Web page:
People who are obsessed with working out at the gym have found a rather strange solution to raising their protein consumption and muscle mass at the same time. TikTok users are now trying to bulk up by eating something a little bit different. It seems that massive protein drinks may become a thing of the past for some of them. Here’s why:
Eating Dog Food?
Henry Clarisey, a 21-year-old gym guy gained 2.8 million views last month after filming himself eating dog food for the gains. Viewers watched in horror as Clarisey ate colorful dog kibbles from a bowl. His reaction revealed that perhaps it’s best to leave these treats for our animal companions. It all began with a challenge to his 171,000 video-sharing platform followers. Clarisey pledged to give dog food a try after viewing a fellow TikToker’s video in which the latter advised gym fans not to succumb to the temptation of these dog kibbles.
Clarisey did not listen and pledged to get a taste if the number of likes on his video reached 15,000. Because the video had 21.2 million views and 2.5 million likes, his little bet turned out to be a lot more successful than he initially expected. As a result, he felt obligated to put his money where his mouth was.
PEDIGREE Joined the Discussion
The TikTok video sparked a lot of conversation, with other gym people poking fun at Clarisey’s poor decisions and joking that they would do the same thing if it guaranteed they would get ripped. Clarisey’s effort received a significant amount of feedback online, which prompted the PEDIGREE brand of dog food to join the discussion.
A PEDIGREE spokesperson shared that the brand of dog food is specifically made for dogs. Even if a person eating the food would not put their health at risk, they don’t advise people to eat something that is meant for their pets.
Getting Ripped at the Gym
Even though he became famous for all the wrong reasons, Clarisey seems to have learned his lesson. He acknowledges that he doesn’t plan to try any more food made for dogs because he’s concluded that the high protein levels aren’t worth the discomfort caused to his taste receptors. He says with absolute certainty that he wouldn’t do it again. Even if it has a high percentage of protein, buying dog food is not a good investment that can help you in the gym.
Like many chefs around the world, Chef Tsang Chiu King now has a subtle change to his menu, more precisely, dishes with plant-based alternatives replacing the fish. Mr. Tsang has been testing alternative fish varieties at the Ming Court Wanchai restaurant in Hong Kong, and he shared that he was boosting the flavor with dates and goji berries.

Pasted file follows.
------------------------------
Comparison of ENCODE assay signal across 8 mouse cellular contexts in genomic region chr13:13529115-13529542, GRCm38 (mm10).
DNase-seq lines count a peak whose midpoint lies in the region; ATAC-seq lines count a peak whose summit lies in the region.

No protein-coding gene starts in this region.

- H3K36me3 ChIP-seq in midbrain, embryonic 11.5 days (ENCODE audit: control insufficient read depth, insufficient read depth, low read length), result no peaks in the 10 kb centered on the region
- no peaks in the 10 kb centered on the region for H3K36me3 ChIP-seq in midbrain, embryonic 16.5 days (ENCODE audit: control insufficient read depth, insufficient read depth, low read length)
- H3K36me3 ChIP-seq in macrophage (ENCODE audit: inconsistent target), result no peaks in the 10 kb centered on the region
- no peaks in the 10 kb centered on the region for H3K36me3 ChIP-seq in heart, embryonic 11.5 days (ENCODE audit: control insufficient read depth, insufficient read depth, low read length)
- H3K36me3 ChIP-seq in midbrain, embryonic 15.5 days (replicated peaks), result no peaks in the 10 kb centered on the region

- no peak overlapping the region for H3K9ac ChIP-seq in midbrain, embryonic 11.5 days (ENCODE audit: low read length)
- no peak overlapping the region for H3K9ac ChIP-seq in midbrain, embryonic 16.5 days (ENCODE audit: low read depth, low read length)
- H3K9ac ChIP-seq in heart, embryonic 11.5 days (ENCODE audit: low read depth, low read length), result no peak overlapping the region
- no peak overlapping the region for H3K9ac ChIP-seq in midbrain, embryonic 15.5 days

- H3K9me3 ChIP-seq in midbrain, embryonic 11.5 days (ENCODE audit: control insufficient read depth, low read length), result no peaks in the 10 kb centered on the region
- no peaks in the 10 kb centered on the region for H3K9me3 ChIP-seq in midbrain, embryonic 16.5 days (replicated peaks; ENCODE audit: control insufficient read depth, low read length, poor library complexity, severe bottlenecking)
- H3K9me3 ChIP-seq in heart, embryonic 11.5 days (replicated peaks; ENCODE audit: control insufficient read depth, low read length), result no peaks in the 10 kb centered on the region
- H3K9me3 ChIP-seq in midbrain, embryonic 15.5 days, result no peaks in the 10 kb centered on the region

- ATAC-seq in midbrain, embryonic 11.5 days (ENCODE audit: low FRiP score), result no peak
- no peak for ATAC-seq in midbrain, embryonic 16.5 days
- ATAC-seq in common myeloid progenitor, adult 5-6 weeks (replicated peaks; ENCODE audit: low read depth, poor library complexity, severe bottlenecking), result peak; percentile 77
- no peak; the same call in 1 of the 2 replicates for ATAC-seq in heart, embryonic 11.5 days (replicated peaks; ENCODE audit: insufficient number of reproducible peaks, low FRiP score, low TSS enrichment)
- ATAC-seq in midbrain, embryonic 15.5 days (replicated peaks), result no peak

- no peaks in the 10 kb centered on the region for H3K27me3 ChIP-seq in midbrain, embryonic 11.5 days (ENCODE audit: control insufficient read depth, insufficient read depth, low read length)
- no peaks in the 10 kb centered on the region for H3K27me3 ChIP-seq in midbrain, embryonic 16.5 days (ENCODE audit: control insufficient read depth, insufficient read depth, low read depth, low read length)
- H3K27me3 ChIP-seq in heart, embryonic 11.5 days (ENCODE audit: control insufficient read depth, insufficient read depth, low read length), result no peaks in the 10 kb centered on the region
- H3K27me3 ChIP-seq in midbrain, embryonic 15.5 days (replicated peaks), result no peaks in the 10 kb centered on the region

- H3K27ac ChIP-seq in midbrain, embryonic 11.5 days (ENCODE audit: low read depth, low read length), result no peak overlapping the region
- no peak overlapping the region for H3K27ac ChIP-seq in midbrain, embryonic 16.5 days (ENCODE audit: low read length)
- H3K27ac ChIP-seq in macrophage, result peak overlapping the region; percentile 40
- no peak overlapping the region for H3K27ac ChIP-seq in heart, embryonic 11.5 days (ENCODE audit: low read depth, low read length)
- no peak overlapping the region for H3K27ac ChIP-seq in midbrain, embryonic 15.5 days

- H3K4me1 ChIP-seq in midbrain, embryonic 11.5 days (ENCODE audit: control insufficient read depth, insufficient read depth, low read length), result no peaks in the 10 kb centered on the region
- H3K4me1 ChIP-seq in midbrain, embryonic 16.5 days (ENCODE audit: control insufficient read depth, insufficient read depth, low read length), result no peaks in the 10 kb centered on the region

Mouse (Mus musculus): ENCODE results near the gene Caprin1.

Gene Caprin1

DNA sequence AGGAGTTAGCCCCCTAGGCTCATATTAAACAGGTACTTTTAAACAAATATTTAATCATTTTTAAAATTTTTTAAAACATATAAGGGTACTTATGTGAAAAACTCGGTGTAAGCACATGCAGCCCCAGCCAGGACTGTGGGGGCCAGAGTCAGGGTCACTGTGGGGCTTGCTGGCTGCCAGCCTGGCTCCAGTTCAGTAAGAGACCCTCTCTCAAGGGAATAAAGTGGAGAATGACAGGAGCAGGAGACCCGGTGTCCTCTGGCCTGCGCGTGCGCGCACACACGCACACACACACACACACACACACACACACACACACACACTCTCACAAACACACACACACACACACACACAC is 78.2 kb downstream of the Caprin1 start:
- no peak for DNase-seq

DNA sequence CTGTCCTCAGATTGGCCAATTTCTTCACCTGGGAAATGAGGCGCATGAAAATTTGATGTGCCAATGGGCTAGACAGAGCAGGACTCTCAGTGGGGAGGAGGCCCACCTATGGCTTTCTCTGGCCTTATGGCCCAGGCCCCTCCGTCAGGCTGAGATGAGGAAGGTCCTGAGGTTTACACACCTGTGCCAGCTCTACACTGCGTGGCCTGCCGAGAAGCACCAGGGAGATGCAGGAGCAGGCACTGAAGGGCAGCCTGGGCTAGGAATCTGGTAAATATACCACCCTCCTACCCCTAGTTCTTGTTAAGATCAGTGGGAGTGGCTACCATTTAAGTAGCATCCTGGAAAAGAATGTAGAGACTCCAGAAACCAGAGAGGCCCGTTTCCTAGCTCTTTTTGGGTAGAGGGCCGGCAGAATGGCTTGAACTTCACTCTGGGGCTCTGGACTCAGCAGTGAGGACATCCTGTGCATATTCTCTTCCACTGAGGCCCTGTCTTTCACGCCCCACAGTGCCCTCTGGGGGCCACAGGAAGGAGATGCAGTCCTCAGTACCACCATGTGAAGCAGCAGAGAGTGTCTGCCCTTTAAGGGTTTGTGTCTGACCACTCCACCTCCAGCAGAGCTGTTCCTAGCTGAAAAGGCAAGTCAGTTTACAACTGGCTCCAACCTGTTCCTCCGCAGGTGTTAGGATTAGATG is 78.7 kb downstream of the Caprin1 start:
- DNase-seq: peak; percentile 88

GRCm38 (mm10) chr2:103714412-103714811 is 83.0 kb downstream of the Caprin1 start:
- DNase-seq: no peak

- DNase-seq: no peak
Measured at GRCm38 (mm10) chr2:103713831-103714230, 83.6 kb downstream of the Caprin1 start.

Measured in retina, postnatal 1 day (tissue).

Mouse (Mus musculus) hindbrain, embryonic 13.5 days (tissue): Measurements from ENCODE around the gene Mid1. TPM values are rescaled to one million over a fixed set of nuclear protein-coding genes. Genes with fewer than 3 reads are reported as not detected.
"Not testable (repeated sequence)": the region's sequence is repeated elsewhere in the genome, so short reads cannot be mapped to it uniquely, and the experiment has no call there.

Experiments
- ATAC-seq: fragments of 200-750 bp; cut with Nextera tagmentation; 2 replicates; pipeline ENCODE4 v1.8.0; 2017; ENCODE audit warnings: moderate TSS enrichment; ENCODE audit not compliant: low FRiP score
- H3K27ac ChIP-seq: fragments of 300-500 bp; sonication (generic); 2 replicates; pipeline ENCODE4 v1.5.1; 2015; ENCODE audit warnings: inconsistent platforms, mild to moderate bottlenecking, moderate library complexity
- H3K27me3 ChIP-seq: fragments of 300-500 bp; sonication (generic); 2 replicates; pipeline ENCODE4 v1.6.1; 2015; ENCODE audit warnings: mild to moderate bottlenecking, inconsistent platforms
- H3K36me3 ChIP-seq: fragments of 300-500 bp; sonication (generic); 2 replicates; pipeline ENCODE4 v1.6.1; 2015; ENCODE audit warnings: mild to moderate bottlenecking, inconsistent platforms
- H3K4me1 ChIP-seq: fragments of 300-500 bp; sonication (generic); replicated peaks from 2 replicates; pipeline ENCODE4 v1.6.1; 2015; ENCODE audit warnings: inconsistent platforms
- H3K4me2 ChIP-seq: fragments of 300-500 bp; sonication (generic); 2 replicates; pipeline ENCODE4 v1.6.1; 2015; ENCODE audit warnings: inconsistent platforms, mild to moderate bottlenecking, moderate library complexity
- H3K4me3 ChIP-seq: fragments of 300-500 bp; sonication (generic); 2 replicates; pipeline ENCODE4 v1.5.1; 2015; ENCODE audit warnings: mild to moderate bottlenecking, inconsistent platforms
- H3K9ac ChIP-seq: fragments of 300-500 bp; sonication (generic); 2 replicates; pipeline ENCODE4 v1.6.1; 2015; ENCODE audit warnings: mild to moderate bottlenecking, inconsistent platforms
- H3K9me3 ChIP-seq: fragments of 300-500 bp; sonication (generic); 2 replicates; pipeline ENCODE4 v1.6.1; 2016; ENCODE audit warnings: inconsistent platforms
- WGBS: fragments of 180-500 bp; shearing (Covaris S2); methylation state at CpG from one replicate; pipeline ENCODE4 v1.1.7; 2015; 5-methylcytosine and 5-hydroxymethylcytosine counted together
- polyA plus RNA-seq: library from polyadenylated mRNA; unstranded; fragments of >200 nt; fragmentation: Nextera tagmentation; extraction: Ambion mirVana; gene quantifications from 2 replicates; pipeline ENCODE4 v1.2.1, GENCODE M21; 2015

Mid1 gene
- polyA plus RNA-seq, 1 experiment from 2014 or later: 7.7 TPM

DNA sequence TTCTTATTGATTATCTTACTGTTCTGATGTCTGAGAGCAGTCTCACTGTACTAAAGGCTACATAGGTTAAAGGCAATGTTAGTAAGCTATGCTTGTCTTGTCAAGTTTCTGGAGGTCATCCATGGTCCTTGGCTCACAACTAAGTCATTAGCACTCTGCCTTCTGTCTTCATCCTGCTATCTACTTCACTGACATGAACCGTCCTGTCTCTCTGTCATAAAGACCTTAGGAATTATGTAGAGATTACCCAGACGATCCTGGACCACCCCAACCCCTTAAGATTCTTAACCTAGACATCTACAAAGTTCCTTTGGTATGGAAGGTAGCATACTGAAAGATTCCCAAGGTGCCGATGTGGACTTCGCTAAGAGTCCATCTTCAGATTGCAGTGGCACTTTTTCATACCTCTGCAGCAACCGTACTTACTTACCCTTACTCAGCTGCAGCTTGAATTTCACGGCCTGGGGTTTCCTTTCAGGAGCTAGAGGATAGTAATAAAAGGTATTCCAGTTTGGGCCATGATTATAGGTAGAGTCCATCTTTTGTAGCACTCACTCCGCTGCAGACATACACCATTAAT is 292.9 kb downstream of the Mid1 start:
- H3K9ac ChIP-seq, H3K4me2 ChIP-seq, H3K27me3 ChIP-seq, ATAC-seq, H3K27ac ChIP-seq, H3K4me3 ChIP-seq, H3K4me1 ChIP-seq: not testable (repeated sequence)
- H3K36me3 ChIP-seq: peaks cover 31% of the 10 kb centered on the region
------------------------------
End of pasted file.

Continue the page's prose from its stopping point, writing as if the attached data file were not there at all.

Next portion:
Chef Tsang Is Hoping Plant-based Alternatives to Fish Will Give Customers a Surprise or New Experience
It seems plant-based products have been emerging into the foodie mainstream after vegan burgers and milk alternatives already hovered on the periphery of the market. This is probably due to how companies are now targeting omnivores who seek to reduce their meat consumption. The new, sophisticated fish alternatives have attracted both investors and restaurants in the United States and around the world.
An Increase of Awareness for the Seafood Industry’s Environment Problems Could Be the Catalyst Behind the Rise of Alternative Fish Products
One reason for the sudden rise in popularity of alternative fish products may be the fact that consumers are becoming more aware of the environmental problems caused by the seafood industry, including overfishing. Another explanation could be that plant-based foods are doing a rather good job of approximating fish texture and flavor.
The next frontier in this industry would be lab-grown seafood. The idea is to grow edible products in a lab from real cells. While the technology is still far from retail sales and commercialization, it is not as far as it used to be. Currently, one company that is selling cultivated protein is Eat Just. The San Francisco start-up offers cultured chicken nuggets that were approved for sale in Singapore last year.
There are at least two other companies in California that plan to cultivate fish meat. Those are Wildtype of San Francisco and BlueNalu of San Diego. They have both already announced plans to sell commercially in the near future. A Singaporean cell-based meat and seafood company called Shiok Meats has also stated that it plans to commercialize in 2022. It seems lab-grown seafood and meat will be available soon and inevitably go mainstream.